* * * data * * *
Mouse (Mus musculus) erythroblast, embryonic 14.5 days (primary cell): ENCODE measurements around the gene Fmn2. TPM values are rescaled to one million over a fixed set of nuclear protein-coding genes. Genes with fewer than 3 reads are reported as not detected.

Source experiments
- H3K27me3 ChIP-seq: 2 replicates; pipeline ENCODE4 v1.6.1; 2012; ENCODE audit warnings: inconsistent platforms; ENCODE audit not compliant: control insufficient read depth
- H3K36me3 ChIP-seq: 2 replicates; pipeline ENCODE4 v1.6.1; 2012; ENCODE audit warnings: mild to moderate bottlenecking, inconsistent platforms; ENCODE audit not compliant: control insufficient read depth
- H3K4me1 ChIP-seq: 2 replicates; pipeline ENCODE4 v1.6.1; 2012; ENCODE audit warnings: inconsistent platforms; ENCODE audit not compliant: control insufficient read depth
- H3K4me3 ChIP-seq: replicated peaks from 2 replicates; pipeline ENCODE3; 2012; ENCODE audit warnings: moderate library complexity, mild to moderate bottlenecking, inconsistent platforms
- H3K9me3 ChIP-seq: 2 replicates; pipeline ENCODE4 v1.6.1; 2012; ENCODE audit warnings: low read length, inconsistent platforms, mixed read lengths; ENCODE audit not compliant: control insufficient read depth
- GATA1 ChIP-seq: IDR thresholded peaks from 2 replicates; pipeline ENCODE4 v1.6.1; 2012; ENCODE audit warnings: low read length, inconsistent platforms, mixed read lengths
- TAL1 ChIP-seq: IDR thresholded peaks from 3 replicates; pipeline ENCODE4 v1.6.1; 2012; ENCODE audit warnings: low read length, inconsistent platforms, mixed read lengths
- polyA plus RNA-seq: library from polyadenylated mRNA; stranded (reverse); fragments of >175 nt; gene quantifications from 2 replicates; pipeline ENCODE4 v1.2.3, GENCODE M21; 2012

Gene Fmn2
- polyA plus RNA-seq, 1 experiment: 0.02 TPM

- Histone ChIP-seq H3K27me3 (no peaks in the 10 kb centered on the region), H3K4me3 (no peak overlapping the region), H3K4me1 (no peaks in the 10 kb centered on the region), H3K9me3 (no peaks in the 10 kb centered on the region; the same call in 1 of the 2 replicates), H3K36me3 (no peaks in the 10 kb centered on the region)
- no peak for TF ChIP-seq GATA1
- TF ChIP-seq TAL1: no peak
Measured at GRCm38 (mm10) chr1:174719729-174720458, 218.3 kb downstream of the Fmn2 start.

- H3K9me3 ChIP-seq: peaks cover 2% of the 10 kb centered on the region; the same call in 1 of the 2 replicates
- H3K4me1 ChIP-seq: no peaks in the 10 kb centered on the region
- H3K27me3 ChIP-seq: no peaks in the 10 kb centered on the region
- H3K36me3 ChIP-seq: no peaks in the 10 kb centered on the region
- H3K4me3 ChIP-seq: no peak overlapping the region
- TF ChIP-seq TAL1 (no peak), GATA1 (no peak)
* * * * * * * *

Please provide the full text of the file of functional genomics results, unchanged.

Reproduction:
Mouse (Mus musculus) erythroblast, embryonic 14.5 days (primary cell): ENCODE measurements around the gene Fmn2. TPM values are rescaled to one million over a fixed set of nuclear protein-coding genes. Genes with fewer than 3 reads are reported as not detected.

Source experiments
- H3K27me3 ChIP-seq: 2 replicates; pipeline ENCODE4 v1.6.1; 2012; ENCODE audit warnings: inconsistent platforms; ENCODE audit not compliant: control insufficient read depth
- H3K36me3 ChIP-seq: 2 replicates; pipeline ENCODE4 v1.6.1; 2012; ENCODE audit warnings: mild to moderate bottlenecking, inconsistent platforms; ENCODE audit not compliant: control insufficient read depth
- H3K4me1 ChIP-seq: 2 replicates; pipeline ENCODE4 v1.6.1; 2012; ENCODE audit warnings: inconsistent platforms; ENCODE audit not compliant: control insufficient read depth
- H3K4me3 ChIP-seq: replicated peaks from 2 replicates; pipeline ENCODE3; 2012; ENCODE audit warnings: moderate library complexity, mild to moderate bottlenecking, inconsistent platforms
- H3K9me3 ChIP-seq: 2 replicates; pipeline ENCODE4 v1.6.1; 2012; ENCODE audit warnings: low read length, inconsistent platforms, mixed read lengths; ENCODE audit not compliant: control insufficient read depth
- GATA1 ChIP-seq: IDR thresholded peaks from 2 replicates; pipeline ENCODE4 v1.6.1; 2012; ENCODE audit warnings: low read length, inconsistent platforms, mixed read lengths
- TAL1 ChIP-seq: IDR thresholded peaks from 3 replicates; pipeline ENCODE4 v1.6.1; 2012; ENCODE audit warnings: low read length, inconsistent platforms, mixed read lengths
- polyA plus RNA-seq: library from polyadenylated mRNA; stranded (reverse); fragments of >175 nt; gene quantifications from 2 replicates; pipeline ENCODE4 v1.2.3, GENCODE M21; 2012

Gene Fmn2
- polyA plus RNA-seq, 1 experiment: 0.02 TPM

- Histone ChIP-seq H3K27me3 (no peaks in the 10 kb centered on the region), H3K4me3 (no peak overlapping the region), H3K4me1 (no peaks in the 10 kb centered on the region), H3K9me3 (no peaks in the 10 kb centered on the region; the same call in 1 of the 2 replicates), H3K36me3 (no peaks in the 10 kb centered on the region)
- no peak for TF ChIP-seq GATA1
- TF ChIP-seq TAL1: no peak
Measured at GRCm38 (mm10) chr1:174719729-174720458, 218.3 kb downstream of the Fmn2 start.

- H3K9me3 ChIP-seq: peaks cover 2% of the 10 kb centered on the region; the same call in 1 of the 2 replicates
- H3K4me1 ChIP-seq: no peaks in the 10 kb centered on the region
- H3K27me3 ChIP-seq: no peaks in the 10 kb centered on the region
- H3K36me3 ChIP-seq: no peaks in the 10 kb centered on the region
- H3K4me3 ChIP-seq: no peak overlapping the region
- TF ChIP-seq TAL1 (no peak), GATA1 (no peak)